Close your eyes and come with me to Akoto’s container. Yes, Frema, he lives in a container. And he sleeps on a sofa with three cushions. I was so ready for him to take me in that usual way that men and women do: him on top of me, me on top of him – but he had other designs. He told me he wanted to treasure that moment, and treasure me in it. He undressed me, and watched me for an eternity. Akoto just sat there, watching me breathe, watching my nipples harden and react to the temperature of the room, waiting until I got comfortable being naked in his presence. And then he rubbed my scalp, Frema; played with every strand of my hair and twirled in in his fingers. Have you ever had a man dare to toy with your hair? It’s like they’re scared. It was exhilarating…
He discovered places on my body that I never had life: the hollow part of my collar bone, the narrowest portion of my hips, that soft spot just behind my knees. It’s like he was trying to create a map of my soul and my body with his hands. When he was done, he invited me to do the same. I felt things I had never felt before, Frema. I have never touched a man in that way, and may never be touched in that way again. Who knows? It was like he was handling a precious jewel. That’s how he made me feel; like I was unique, a star the occupied his sky all alone.
Frema furrowed her brow and glanced at Pomaa. Was she done?
“Ah. And then what?”
“And then we fell asleep.”
“So you didn’t fuck?”
“No, Frema. We didn’t fuck.”
Frema leapt to her feet and jiggled her keys, indicating that she was leaving. But before she left, she had to know if she was forgiven. She couldn’t leave the house if she had not earned forgiveness.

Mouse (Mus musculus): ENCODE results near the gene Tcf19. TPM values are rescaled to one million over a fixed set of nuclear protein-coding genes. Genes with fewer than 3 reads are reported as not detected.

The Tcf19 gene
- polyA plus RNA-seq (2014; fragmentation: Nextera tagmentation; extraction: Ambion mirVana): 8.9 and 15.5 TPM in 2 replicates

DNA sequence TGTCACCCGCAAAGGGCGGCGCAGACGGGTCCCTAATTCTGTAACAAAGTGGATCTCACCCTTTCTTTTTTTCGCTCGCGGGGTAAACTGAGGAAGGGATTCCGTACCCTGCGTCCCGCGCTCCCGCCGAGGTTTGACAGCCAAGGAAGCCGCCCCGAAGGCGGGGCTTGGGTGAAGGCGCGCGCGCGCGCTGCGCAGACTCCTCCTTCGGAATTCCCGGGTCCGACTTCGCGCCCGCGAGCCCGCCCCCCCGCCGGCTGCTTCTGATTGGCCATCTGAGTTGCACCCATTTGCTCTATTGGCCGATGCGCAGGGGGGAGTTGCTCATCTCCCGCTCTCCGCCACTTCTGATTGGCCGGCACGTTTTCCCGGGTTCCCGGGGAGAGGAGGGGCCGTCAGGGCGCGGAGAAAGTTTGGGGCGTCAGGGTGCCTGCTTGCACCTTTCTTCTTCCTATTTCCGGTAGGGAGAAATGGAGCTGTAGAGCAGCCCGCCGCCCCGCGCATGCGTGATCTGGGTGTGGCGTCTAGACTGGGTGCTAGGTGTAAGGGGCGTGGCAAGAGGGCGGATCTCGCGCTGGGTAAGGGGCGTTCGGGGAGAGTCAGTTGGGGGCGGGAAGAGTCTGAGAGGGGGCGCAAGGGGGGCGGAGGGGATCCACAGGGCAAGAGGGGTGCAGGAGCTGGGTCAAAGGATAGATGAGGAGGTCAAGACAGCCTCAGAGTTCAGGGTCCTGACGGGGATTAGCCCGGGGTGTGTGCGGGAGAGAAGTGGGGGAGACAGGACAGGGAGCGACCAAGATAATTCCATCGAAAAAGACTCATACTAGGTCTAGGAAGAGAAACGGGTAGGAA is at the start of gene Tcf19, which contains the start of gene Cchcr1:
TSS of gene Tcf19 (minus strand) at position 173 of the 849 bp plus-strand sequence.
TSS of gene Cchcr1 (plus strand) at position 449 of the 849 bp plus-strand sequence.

“Yes, Frema, you’re forgiven,” Pomaa sighed. Her tone turned solemn. “But don’t ever pull anything like this again. As much as what Lucinda did to me in Ibadan hurt, this was a hundred times worse. I can’t endure that ever again.”
The rebuke made Frema visibly uncomfortable. “Dennis called me this morning. He said he is eager to speak with you about the park project,” she said quickly, trying to change the subject. “He asked if you would call him ASAP.”
“I will,” she promised. “But I have to call Akoto first to tell him I got home safely. Before you had the council ambush me I was going to inform you that he has a mobile phone!”
Frema rolled her eyes and sauntered out of the room. She would let Pomaa have this moment of victory. Her shoe repair boyfriend had a mobile phone. So what? Hers was a returnee engineer!
A month later Dennis moved into a flat in Santasi district of Kumasi. Frema was thrilled, or course, but couldn’t help but voice her disappointment in his living arrangements. He should have rented a house with a courtyard and lots more room, she complained. His two-room flat left her feeling confined and ill at ease. Plus, she didn’t like his neighbors.
“Some of them are so bush,” she mouthed over her drink one evening. “But he says it makes him feel like he’s back in the ‘gritty city’, whatever that means. The America I’ve been to has nice lawns and everyone drives cars. I think I will advise him to move to Maryland away from DC. I think I remember the blacks in DC also being quite bush.”
“Oh, Frema! Let this man live!” Pomaa laughed. “And you should be proud of him. He’s done so well on the project we’re working on. The Metropolitan Assembly is impressed with our plans and proposals, so we should begin renovation and construction soon.”